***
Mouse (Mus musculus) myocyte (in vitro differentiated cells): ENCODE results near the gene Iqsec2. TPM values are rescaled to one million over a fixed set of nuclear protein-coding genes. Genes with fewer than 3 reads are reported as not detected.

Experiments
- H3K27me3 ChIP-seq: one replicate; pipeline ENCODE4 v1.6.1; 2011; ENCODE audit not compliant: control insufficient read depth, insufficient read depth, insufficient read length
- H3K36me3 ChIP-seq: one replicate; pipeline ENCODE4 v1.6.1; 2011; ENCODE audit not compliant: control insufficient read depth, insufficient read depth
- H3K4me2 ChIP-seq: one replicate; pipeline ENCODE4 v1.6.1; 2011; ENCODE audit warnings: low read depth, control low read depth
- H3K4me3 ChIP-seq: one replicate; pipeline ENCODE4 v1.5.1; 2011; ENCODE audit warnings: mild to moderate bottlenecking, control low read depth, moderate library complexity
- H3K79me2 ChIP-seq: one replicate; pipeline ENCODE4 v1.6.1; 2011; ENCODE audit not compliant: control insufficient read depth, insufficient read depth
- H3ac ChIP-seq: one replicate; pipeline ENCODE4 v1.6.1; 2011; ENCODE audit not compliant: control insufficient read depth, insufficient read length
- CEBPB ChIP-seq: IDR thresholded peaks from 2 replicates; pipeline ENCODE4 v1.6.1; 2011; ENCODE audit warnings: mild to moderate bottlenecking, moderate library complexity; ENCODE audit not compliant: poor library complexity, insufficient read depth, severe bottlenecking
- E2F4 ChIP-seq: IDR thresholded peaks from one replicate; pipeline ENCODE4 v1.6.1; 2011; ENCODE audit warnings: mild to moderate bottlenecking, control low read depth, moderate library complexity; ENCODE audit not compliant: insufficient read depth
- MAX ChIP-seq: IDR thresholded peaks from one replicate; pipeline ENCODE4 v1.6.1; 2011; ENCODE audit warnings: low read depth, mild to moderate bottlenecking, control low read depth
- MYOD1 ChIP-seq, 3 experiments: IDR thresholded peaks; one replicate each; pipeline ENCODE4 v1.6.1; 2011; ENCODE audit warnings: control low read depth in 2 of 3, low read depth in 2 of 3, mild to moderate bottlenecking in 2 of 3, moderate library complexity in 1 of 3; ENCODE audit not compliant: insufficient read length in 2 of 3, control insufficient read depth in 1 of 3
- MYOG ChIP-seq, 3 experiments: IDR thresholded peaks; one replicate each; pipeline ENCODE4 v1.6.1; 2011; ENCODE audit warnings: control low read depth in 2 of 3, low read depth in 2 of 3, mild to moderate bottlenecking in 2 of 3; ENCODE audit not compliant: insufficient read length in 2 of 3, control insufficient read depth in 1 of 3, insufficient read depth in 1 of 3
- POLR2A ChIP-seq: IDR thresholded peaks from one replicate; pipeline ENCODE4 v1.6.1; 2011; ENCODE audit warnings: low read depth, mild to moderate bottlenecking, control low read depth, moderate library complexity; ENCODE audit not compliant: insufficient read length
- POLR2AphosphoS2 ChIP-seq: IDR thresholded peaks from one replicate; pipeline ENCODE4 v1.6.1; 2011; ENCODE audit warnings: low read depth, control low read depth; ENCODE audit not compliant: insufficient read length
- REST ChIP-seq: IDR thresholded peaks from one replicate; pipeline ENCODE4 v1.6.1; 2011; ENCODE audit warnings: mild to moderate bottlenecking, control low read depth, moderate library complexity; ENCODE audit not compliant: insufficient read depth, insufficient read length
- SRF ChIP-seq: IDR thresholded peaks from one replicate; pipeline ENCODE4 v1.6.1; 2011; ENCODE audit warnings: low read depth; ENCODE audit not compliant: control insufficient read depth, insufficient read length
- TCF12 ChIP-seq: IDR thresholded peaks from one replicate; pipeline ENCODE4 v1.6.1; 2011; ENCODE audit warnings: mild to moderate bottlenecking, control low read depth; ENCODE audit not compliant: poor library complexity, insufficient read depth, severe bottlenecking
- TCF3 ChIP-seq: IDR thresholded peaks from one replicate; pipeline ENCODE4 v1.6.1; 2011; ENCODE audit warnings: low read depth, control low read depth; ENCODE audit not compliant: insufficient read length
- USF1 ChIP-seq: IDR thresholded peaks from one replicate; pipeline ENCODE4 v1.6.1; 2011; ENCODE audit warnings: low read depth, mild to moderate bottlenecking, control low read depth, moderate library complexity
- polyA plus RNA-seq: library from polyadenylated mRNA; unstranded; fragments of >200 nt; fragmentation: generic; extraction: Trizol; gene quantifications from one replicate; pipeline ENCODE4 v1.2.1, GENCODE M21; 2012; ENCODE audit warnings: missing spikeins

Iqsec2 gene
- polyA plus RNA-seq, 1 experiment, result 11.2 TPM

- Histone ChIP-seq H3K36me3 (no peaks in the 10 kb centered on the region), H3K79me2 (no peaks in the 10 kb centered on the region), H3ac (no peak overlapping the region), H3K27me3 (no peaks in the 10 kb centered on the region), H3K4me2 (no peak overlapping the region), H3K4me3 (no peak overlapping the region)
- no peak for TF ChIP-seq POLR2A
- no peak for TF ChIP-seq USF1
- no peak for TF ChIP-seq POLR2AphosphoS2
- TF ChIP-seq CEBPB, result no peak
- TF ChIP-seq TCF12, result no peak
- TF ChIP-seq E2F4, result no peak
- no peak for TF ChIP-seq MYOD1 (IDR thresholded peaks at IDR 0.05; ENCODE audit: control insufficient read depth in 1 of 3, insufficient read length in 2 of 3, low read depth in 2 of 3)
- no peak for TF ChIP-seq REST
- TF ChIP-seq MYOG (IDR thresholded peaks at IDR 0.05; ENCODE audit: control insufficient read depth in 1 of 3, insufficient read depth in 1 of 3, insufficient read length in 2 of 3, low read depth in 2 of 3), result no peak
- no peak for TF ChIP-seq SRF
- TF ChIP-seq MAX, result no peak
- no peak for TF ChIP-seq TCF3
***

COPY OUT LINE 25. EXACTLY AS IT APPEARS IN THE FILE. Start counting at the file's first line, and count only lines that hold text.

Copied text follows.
- no peak for TF ChIP-seq POLR2A